State-level changes to the legal status of cannabis have not limited the effectiveness of anti-tobacco smoking efforts targeting young adults, according to data published in the journal Nicotine & Tobacco Research.

A team of investigators with Ohio State University and with Purdue University in Indiana assessed the impact of medical cannabis access laws and adult-use legalization laws on cigarette smoking patterns among young adults.

They reported, “Cannabis policy liberalization is not associated with individual-level patterns of cigarette use.”

Authors concluded: “[T]he liberalization of cannabis laws does not disrupt gains made through the implementation of tobacco control policies. Also, we see no evidence that liberalized cannabis policies are directly associated with increased smoking behaviors among young adults. Within a context of rapidly changing cannabis policies throughout the U.S. and several countries, these results provide positive news that newly implemented cannabis laws may not adversely affect tobacco control efforts that have reduced cigarette use among young people.”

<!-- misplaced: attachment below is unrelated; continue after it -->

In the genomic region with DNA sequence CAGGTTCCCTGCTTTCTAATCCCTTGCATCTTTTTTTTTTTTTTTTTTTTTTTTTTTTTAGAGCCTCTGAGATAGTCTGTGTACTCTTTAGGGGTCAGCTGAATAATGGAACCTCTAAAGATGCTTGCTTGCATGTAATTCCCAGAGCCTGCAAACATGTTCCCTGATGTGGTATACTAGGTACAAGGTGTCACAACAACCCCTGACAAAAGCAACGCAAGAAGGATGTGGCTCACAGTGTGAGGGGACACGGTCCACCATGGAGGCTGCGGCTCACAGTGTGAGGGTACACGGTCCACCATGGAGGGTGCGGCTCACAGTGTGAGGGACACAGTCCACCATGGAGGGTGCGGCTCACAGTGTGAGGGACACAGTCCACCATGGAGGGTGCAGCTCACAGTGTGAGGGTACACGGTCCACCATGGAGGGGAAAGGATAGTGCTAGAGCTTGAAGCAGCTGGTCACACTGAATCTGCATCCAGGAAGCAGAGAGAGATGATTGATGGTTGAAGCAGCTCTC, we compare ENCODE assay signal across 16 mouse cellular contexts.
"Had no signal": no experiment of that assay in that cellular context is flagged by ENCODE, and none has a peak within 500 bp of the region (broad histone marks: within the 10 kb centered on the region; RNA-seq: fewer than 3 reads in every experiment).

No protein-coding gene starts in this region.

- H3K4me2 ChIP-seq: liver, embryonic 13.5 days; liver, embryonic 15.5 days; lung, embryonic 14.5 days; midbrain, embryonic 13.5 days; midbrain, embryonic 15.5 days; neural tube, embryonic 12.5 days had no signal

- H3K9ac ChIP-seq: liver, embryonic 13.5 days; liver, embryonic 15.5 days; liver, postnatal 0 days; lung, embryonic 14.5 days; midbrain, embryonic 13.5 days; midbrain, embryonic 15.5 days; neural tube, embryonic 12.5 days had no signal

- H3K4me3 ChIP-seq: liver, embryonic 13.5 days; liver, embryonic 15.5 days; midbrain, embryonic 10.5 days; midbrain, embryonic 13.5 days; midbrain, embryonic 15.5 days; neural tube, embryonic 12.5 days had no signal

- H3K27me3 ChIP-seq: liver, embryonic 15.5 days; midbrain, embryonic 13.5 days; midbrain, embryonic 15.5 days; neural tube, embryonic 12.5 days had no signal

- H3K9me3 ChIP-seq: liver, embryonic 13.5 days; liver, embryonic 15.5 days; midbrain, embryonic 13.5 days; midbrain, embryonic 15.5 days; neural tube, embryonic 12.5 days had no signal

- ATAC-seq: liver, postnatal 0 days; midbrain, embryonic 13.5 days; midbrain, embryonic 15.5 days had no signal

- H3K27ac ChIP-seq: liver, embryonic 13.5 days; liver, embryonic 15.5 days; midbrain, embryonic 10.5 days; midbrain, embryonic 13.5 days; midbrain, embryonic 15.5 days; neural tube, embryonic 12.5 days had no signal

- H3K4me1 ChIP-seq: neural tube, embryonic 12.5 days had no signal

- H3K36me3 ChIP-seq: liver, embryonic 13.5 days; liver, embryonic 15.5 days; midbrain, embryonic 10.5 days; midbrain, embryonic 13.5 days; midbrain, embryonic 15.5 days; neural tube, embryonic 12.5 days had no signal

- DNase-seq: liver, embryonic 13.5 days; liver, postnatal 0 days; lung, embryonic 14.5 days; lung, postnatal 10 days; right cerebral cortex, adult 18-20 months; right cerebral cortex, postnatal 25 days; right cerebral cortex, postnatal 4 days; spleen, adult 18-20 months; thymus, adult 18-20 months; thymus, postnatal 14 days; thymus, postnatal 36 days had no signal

The findings differ from those of an unpublished working paper by a pair of students at the University of Texas, Dallas which contends that cigarette sales have slightly increased in some adult-use legalization states.

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